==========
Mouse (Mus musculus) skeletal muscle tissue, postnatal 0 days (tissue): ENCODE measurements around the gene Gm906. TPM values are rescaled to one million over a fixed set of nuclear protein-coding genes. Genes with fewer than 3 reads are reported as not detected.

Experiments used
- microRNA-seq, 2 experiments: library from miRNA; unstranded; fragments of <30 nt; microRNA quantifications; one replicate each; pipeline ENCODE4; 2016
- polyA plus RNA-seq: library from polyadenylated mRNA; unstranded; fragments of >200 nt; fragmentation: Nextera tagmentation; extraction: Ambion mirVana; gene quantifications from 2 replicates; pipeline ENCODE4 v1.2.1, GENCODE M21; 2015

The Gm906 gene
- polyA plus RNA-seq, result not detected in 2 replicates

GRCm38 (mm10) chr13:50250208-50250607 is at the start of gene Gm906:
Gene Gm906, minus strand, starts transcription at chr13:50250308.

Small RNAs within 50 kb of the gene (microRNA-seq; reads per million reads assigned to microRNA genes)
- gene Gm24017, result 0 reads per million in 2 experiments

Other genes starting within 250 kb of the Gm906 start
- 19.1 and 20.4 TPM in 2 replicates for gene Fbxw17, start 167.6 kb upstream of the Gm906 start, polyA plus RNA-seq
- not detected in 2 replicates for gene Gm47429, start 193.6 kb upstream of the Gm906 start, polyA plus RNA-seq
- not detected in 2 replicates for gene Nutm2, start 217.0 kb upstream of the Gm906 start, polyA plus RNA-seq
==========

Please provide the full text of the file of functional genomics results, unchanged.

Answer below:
Mouse (Mus musculus) skeletal muscle tissue, postnatal 0 days (tissue): ENCODE measurements around the gene Gm906. TPM values are rescaled to one million over a fixed set of nuclear protein-coding genes. Genes with fewer than 3 reads are reported as not detected.

Experiments used
- microRNA-seq, 2 experiments: library from miRNA; unstranded; fragments of <30 nt; microRNA quantifications; one replicate each; pipeline ENCODE4; 2016
- polyA plus RNA-seq: library from polyadenylated mRNA; unstranded; fragments of >200 nt; fragmentation: Nextera tagmentation; extraction: Ambion mirVana; gene quantifications from 2 replicates; pipeline ENCODE4 v1.2.1, GENCODE M21; 2015

The Gm906 gene
- polyA plus RNA-seq, result not detected in 2 replicates

GRCm38 (mm10) chr13:50250208-50250607 is at the start of gene Gm906:
Gene Gm906, minus strand, starts transcription at chr13:50250308.

Small RNAs within 50 kb of the gene (microRNA-seq; reads per million reads assigned to microRNA genes)
- gene Gm24017, result 0 reads per million in 2 experiments

Other genes starting within 250 kb of the Gm906 start
- 19.1 and 20.4 TPM in 2 replicates for gene Fbxw17, start 167.6 kb upstream of the Gm906 start, polyA plus RNA-seq
- not detected in 2 replicates for gene Gm47429, start 193.6 kb upstream of the Gm906 start, polyA plus RNA-seq
- not detected in 2 replicates for gene Nutm2, start 217.0 kb upstream of the Gm906 start, polyA plus RNA-seq